Latin Name: Abies balsamea
French Name: Sapin baumier
English Name: Balsam Fir
Botanical Family Name: Pinacée
Origin: Quebec, Canada
Distilled Parts: Resin
Organoleptic Characteristics: Viscous liquid, light yellow to greenish-yellow, sweet balsamic
Components: α and β pinene, limonene, β-phellandrene, cis-abienol.
The Balsam Fir originates from the northern forests of central and eastern North America. This pyramidal-shaped conifer with its evergreen needles grows in various soils and climates. Like the Black Spruce, it is very resistant to the intense cold of the northern regions. It can reach up to 25 meters in height and live up to 150 years. It is distinguished from other conifers by its flat dark green needles, which are not prickly, but are fragrant, and which form two white rays when view from below. The bark vesicles contain a sticky, viscous resin called fir gum or Canadian white balsam or yet again Canadian turpentine.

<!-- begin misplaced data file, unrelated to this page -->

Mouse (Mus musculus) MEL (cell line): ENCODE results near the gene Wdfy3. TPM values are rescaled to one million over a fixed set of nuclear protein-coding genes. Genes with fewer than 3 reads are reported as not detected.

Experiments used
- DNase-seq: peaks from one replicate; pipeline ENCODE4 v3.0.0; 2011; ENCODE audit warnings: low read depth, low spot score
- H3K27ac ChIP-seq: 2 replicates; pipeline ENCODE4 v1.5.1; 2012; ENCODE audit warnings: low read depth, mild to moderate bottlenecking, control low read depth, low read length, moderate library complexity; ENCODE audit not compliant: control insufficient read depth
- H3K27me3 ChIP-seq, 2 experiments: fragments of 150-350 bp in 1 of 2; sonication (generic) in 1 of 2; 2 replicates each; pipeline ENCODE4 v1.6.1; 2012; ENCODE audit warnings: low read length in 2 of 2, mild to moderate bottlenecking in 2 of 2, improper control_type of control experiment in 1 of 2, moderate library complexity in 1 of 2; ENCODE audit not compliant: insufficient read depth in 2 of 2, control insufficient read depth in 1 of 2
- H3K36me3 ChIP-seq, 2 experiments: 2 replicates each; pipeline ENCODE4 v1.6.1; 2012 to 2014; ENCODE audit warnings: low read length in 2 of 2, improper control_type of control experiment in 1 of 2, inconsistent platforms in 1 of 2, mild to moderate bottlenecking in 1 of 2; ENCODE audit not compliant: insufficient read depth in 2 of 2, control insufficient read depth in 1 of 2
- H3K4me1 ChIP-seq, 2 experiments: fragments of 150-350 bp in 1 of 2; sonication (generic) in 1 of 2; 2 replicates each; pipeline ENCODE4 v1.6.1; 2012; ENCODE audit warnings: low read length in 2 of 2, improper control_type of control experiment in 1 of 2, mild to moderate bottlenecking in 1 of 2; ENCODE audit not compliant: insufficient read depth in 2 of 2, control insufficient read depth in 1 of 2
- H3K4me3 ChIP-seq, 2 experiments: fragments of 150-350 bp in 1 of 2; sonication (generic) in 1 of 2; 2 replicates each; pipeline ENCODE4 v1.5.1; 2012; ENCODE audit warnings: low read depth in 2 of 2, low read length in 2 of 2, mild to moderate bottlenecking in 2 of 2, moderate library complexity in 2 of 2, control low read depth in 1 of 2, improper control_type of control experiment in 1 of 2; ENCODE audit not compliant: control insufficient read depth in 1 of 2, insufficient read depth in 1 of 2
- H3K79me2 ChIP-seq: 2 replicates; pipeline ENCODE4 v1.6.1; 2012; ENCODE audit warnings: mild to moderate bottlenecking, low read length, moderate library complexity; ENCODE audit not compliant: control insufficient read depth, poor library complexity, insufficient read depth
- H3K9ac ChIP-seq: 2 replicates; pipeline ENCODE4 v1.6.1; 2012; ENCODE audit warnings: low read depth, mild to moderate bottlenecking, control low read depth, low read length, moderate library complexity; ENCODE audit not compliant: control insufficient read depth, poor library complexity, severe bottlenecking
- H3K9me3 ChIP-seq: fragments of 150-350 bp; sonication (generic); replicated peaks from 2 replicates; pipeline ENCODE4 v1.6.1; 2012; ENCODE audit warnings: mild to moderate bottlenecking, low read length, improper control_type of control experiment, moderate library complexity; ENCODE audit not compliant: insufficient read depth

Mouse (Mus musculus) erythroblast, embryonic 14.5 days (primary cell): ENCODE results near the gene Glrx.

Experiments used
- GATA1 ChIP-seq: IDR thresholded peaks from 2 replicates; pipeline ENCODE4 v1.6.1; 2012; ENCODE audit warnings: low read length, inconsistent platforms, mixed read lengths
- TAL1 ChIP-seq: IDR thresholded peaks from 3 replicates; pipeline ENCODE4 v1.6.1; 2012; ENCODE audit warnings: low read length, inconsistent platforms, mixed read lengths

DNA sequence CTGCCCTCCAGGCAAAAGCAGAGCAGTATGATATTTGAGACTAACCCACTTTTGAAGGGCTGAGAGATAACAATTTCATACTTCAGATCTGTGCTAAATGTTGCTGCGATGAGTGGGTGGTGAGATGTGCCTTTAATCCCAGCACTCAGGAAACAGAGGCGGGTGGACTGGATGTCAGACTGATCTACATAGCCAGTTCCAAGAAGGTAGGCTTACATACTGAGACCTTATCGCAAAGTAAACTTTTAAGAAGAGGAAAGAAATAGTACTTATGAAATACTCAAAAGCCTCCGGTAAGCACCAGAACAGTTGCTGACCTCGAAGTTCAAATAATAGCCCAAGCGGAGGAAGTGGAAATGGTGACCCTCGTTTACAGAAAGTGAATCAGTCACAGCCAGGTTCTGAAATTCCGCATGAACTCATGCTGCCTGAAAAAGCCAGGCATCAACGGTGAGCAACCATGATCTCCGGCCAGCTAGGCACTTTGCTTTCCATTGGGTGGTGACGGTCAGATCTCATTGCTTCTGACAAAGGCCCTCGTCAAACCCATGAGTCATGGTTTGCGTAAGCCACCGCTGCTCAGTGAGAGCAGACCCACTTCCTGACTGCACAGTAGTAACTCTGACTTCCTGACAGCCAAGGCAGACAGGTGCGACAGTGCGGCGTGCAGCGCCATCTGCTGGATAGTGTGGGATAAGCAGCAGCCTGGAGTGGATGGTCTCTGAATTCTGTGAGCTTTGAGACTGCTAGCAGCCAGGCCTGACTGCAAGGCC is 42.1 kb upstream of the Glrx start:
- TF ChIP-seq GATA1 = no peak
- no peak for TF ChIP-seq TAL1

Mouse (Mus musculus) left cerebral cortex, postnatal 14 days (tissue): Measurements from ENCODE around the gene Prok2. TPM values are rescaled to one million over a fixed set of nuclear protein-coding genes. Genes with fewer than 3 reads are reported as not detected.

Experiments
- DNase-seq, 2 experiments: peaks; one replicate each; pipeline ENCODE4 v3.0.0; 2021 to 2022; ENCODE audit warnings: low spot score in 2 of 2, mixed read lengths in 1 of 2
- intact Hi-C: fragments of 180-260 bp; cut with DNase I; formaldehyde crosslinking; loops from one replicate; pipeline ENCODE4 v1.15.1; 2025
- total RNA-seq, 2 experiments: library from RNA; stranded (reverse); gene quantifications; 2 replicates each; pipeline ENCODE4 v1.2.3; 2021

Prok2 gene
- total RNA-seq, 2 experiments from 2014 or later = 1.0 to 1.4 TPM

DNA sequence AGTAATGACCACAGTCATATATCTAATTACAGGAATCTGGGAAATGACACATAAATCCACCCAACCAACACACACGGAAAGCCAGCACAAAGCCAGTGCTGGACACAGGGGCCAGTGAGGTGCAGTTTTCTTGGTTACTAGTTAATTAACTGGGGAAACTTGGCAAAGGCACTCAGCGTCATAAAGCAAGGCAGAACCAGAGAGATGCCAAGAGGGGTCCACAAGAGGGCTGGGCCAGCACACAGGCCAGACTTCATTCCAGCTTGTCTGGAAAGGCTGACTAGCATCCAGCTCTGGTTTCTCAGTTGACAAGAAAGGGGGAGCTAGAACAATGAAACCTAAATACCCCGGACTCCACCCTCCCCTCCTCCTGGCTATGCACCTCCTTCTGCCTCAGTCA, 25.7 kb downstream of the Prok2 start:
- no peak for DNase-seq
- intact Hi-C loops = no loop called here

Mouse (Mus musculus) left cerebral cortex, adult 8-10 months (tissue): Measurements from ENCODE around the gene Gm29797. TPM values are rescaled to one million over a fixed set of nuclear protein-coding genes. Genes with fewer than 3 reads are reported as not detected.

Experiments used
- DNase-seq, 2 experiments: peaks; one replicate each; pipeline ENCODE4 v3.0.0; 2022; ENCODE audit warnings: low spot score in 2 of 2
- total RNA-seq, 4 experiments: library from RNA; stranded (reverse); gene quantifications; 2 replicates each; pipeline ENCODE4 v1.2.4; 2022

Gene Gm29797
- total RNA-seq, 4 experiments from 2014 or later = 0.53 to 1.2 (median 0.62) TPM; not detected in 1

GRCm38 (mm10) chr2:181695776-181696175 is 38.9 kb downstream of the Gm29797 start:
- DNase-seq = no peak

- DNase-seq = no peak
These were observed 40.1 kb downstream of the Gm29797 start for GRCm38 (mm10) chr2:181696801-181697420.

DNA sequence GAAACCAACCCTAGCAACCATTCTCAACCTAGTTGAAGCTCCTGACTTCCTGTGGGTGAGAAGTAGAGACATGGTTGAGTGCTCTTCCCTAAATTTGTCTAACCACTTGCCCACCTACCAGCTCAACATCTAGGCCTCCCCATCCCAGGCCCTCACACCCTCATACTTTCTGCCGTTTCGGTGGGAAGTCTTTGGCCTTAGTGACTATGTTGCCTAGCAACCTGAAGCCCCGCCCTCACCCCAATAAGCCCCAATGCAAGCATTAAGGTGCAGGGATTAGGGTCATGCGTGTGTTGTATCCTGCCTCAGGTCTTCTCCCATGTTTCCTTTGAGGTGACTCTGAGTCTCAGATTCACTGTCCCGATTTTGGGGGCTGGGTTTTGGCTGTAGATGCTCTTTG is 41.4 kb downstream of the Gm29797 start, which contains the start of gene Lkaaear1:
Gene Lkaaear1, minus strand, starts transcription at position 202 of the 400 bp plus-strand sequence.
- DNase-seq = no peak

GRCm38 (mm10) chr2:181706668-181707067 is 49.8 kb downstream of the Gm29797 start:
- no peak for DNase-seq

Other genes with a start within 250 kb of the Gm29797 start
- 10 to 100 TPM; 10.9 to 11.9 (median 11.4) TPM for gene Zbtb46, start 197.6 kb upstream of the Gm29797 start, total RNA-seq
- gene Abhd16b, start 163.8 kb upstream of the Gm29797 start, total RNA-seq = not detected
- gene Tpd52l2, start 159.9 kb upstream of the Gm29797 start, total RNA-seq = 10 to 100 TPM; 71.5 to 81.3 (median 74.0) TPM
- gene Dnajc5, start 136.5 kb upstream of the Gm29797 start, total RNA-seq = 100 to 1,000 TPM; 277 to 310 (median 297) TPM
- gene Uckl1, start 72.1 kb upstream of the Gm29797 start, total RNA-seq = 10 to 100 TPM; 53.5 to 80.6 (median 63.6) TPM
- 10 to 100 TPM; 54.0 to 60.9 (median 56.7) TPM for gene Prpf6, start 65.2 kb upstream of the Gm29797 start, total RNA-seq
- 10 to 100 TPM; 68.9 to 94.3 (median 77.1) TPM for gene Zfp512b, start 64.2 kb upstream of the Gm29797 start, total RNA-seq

There are many uses for conifers coming from the First Nations which are listed in literature. The First Nations, the Sisters of Providence and even the famous Hildegard von Bingen, used the Balsam Fir to treat cuts, ulcers, rheumatism, kidney pain, chronic respiratory ailments or like a tonic. This Canadian Fir is anti-scurvy. The bark was also widely used by the First Nations in a decoction or as an infusion for internal problems such as tuberculosis or diarrhea. The Ojibwa used the fir resin added to tallow or fat to make a pitch to seal their canoes. The Europeans used fir gum in optics to attach lenses because of its high quality of transparency.
Balsam Fir is the iconic Christmas tree for many Westerners. At the beginning of the Canadian winter, its slightly sweet resinous fragrance with its hint of grapefruit overflows in homes bringing warmth and happiness during the festivities of the holiday season.